The Norman Transcript

N-town stories

April 12, 2013

Contemporary Dance Oklahoma showcases OU dancers

NORMAN —

The raw emotion and visceral power of modern dance will take audience members on a journey through history and human introspection as the University of Oklahoma’s Contemporary Dance Oklahoma (CDO) takes the stage April 5-14.

Though each production of the OU School of Dance offers its audiences a unique experience, artistic director and choreographer Austin Hartel said that for him, this show is crafted for a simple, audience-centric purpose.

“My goal is simple: I want people to come see the show, and like it so much that they’ll come see modern dance again,” Hartel said. “That’s why I like that it’s an eclectic show, there’s something for everyone.”

Structured in a series of suites or individual sketches, CDO departs from the linear narrative story-telling of traditional ballets and instead presents a compilation of autonomous vignettes exploring anything from cultural commentary to abstract human themes like habit.

“It’s not so much that the audience understands a story, it’s that they were taken somewhere — they went there, they came back,” Hartel said.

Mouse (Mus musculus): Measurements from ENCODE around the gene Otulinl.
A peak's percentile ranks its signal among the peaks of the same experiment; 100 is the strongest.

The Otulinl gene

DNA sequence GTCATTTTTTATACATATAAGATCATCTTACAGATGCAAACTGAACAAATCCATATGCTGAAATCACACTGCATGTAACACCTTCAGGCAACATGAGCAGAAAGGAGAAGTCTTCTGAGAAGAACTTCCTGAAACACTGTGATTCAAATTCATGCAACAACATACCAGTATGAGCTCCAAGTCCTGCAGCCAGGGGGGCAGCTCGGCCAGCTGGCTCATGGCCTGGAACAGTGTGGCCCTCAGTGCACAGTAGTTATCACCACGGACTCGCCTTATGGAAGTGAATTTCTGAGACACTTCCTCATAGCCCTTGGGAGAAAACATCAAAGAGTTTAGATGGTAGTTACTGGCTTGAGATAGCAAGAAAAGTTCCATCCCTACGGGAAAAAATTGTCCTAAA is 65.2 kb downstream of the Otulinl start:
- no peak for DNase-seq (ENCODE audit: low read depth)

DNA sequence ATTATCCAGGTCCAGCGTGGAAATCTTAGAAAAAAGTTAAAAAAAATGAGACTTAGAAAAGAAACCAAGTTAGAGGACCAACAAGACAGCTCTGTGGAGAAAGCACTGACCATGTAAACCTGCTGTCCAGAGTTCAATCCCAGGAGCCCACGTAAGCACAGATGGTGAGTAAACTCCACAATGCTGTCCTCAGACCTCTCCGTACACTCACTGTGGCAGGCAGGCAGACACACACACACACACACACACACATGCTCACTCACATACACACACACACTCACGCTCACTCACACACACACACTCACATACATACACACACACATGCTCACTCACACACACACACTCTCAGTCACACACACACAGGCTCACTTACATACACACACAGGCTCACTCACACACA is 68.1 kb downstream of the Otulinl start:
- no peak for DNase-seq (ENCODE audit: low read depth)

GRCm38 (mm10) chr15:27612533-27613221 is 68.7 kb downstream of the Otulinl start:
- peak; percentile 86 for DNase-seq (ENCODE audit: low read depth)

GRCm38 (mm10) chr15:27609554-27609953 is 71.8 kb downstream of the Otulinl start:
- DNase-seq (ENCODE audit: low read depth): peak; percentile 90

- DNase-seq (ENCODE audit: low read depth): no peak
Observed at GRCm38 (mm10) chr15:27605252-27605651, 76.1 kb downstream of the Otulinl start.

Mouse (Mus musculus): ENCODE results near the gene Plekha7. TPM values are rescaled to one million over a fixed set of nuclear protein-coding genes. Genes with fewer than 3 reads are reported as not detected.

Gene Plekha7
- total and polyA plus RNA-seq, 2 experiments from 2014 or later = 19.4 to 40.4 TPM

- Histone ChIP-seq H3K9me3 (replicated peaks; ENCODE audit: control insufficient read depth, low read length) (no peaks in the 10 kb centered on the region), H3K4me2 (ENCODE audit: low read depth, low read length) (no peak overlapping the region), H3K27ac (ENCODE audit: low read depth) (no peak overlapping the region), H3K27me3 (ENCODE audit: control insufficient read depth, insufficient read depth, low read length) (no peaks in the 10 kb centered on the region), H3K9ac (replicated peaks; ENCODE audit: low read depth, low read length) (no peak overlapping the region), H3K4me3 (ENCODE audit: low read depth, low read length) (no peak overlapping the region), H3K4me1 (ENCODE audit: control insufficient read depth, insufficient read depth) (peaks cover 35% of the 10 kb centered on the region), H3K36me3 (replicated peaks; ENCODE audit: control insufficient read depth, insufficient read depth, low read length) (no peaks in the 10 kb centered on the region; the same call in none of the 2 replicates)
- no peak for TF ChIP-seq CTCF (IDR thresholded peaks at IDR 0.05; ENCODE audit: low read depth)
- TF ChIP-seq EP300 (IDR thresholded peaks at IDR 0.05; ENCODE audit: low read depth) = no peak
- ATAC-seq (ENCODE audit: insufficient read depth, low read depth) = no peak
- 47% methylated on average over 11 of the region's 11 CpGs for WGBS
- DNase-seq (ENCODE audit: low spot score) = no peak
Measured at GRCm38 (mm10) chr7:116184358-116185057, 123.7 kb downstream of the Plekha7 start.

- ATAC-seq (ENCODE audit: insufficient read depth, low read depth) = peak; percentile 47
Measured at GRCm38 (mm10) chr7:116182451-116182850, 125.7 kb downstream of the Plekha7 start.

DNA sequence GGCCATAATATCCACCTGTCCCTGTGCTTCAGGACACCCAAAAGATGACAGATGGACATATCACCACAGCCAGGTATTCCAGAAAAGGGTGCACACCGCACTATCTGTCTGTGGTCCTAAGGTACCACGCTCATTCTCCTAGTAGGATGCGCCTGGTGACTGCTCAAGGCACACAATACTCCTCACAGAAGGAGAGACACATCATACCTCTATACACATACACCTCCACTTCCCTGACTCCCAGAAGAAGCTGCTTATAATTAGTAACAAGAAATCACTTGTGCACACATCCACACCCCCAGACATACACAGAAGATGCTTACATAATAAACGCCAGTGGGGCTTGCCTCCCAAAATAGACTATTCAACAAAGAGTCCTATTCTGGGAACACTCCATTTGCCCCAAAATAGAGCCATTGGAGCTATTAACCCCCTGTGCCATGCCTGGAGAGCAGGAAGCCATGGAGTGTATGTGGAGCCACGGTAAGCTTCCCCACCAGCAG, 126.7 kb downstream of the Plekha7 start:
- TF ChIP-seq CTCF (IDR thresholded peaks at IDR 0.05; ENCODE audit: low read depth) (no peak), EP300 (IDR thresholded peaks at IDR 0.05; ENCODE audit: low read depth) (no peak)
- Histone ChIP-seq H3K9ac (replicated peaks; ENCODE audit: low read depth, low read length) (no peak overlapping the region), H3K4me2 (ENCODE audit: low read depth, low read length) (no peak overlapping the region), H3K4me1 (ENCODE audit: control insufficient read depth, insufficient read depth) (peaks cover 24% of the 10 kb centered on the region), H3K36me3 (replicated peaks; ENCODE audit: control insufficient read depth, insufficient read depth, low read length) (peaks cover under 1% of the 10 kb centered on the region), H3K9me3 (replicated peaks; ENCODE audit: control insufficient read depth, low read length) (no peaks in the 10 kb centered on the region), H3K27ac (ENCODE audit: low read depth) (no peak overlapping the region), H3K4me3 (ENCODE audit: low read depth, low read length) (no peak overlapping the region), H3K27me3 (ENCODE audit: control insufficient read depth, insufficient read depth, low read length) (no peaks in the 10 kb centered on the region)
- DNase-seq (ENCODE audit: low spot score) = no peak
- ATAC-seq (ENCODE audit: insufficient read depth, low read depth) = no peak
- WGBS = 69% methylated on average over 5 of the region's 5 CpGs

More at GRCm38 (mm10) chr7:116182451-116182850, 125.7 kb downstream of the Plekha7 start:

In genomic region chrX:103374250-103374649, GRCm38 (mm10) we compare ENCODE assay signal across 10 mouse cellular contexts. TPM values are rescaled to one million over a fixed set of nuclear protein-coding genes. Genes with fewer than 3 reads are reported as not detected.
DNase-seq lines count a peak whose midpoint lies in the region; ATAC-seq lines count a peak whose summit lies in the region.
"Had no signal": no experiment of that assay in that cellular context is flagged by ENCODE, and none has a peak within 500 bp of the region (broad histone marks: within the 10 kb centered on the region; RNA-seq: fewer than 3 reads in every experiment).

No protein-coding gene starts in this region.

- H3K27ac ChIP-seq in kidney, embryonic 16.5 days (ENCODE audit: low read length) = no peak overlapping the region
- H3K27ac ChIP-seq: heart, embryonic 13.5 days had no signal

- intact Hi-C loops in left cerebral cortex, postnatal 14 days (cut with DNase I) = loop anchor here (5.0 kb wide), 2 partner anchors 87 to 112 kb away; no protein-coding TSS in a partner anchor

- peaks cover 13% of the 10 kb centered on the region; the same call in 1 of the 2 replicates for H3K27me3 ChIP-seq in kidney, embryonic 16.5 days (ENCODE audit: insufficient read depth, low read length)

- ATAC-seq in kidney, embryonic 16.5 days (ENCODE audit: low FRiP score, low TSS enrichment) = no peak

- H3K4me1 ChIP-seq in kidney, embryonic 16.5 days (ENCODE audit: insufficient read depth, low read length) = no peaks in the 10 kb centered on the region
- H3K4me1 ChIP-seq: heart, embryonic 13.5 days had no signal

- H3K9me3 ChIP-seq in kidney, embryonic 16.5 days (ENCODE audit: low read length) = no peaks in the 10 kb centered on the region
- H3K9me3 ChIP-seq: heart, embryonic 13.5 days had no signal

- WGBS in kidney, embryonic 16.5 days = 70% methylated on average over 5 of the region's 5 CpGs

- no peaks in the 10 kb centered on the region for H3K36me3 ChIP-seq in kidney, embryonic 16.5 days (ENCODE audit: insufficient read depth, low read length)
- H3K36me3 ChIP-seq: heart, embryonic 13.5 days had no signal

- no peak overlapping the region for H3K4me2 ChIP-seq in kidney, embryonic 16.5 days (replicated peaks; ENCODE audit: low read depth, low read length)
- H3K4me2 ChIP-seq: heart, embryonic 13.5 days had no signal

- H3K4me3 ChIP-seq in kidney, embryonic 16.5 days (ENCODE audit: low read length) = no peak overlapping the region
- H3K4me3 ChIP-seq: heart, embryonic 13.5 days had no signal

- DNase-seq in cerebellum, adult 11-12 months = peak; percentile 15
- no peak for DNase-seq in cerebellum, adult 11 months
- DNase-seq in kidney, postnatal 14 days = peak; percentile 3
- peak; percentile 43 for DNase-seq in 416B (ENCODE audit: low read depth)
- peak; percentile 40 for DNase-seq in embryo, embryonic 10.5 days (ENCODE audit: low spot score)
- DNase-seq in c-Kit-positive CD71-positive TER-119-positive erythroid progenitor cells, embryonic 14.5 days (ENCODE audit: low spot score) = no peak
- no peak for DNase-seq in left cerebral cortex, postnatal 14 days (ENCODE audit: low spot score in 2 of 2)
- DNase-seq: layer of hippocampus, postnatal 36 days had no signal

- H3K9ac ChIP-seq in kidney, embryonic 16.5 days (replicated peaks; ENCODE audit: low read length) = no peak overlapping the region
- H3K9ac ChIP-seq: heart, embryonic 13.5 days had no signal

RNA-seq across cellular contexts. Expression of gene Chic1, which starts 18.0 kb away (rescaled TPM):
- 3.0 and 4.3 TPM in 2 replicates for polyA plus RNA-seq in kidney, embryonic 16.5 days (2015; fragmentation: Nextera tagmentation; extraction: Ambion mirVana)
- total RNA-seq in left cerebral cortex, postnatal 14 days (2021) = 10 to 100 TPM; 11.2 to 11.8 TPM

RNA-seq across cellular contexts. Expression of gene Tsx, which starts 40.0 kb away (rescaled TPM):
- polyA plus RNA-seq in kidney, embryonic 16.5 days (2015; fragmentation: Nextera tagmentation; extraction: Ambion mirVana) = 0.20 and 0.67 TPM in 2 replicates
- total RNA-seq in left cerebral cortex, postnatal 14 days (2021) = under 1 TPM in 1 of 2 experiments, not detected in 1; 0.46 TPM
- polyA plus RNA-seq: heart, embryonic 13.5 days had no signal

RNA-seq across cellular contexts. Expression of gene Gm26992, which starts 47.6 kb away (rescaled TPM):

This presentation style capitalizes on modern dance’s unique capacity to apply itself to virtually any music, setting or taste. Simply put, Assistant Artistic Director and choreographer Derrick Minter said modern dance creates a show with something for everyone that is deeply expressive and affecting for both viewer and dancer.

“That’s what’s interesting about modern dance compared to ballet — the dancer has the chance to be free to express who they are, their personal experience, connect with what’s going on in the moment,” Minter said. “It’s not a fairy tale, and I think audience members can connect with the varieties of movement.”

True to the broad range of both modern dance and CDO’s style, this year’s show takes audiences into the golden age of jazz with Minter’s “Elegance in Three” and “Suite Ellington,” moving into the thematic exploration of Hartel’s “Syncopated,” “Working Flesh” and “Tethered.”

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